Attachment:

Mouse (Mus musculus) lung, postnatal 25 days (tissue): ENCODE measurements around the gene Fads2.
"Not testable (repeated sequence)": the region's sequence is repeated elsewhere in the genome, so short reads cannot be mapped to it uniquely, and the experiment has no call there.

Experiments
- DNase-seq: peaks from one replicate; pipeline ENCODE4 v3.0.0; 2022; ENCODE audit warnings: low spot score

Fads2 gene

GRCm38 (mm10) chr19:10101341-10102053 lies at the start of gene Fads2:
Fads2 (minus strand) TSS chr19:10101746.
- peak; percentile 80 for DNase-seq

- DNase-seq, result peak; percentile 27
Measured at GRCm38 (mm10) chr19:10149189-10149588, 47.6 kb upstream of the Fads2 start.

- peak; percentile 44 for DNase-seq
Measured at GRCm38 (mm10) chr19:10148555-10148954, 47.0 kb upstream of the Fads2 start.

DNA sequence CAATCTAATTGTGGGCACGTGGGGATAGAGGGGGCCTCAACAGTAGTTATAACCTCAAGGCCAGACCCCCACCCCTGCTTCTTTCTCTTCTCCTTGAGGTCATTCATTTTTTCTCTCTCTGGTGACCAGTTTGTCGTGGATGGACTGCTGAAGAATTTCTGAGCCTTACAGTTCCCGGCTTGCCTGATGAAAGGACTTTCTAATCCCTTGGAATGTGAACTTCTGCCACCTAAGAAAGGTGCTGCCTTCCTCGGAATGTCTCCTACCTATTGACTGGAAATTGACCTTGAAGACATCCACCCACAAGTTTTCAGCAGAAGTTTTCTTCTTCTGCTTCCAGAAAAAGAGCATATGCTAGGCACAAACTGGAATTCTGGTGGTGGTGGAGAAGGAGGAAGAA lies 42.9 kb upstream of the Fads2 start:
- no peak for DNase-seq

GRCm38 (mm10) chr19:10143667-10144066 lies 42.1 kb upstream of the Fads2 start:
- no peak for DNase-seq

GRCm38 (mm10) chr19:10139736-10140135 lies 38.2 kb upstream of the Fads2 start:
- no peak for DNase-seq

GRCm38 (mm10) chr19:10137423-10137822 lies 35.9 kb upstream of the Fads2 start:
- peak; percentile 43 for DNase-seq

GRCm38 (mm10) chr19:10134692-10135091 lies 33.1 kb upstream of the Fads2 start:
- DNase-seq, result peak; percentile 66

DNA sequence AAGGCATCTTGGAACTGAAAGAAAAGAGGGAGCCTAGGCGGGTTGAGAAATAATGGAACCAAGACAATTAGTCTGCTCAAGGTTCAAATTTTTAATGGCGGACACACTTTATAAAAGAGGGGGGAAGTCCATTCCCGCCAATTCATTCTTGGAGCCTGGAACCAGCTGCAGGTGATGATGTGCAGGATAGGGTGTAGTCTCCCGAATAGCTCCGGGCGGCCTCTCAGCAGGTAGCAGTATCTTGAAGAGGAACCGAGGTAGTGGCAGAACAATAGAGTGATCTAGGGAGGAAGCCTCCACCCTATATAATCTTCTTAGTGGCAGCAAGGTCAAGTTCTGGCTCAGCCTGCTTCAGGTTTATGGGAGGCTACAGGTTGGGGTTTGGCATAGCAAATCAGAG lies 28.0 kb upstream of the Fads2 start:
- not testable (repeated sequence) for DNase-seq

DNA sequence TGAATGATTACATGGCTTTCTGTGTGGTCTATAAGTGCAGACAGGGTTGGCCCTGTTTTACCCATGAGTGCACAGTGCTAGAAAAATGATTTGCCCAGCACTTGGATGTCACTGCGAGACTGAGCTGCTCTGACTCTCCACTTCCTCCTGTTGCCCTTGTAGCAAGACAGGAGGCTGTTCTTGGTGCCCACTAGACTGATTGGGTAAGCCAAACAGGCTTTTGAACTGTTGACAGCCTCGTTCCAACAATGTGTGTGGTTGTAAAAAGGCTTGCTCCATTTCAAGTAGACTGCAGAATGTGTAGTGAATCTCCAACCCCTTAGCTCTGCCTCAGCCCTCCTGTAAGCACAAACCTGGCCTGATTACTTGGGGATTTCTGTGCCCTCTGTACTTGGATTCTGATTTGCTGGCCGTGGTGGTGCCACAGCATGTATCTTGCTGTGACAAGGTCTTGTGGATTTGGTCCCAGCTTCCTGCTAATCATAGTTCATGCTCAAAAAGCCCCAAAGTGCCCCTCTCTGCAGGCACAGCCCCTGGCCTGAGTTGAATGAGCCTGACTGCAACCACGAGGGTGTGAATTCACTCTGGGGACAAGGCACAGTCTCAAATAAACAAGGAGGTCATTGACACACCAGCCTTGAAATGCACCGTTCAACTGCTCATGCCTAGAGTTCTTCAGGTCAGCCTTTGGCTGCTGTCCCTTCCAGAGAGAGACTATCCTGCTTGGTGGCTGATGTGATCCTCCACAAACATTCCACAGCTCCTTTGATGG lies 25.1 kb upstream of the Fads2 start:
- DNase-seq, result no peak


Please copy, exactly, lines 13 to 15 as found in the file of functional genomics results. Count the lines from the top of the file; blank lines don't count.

DNA sequence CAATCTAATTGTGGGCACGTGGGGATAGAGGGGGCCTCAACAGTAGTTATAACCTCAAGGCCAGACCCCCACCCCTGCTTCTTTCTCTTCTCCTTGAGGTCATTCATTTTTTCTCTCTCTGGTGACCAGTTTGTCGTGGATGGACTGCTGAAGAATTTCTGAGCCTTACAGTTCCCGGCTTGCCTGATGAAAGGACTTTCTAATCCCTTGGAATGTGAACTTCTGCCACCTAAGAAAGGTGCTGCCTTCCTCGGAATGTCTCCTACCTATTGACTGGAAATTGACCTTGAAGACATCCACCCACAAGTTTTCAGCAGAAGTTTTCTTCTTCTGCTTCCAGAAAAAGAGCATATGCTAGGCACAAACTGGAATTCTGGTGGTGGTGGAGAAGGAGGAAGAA lies 42.9 kb upstream of the Fads2 start:
- no peak for DNase-seq

GRCm38 (mm10) chr19:10143667-10144066 lies 42.1 kb upstream of the Fads2 start: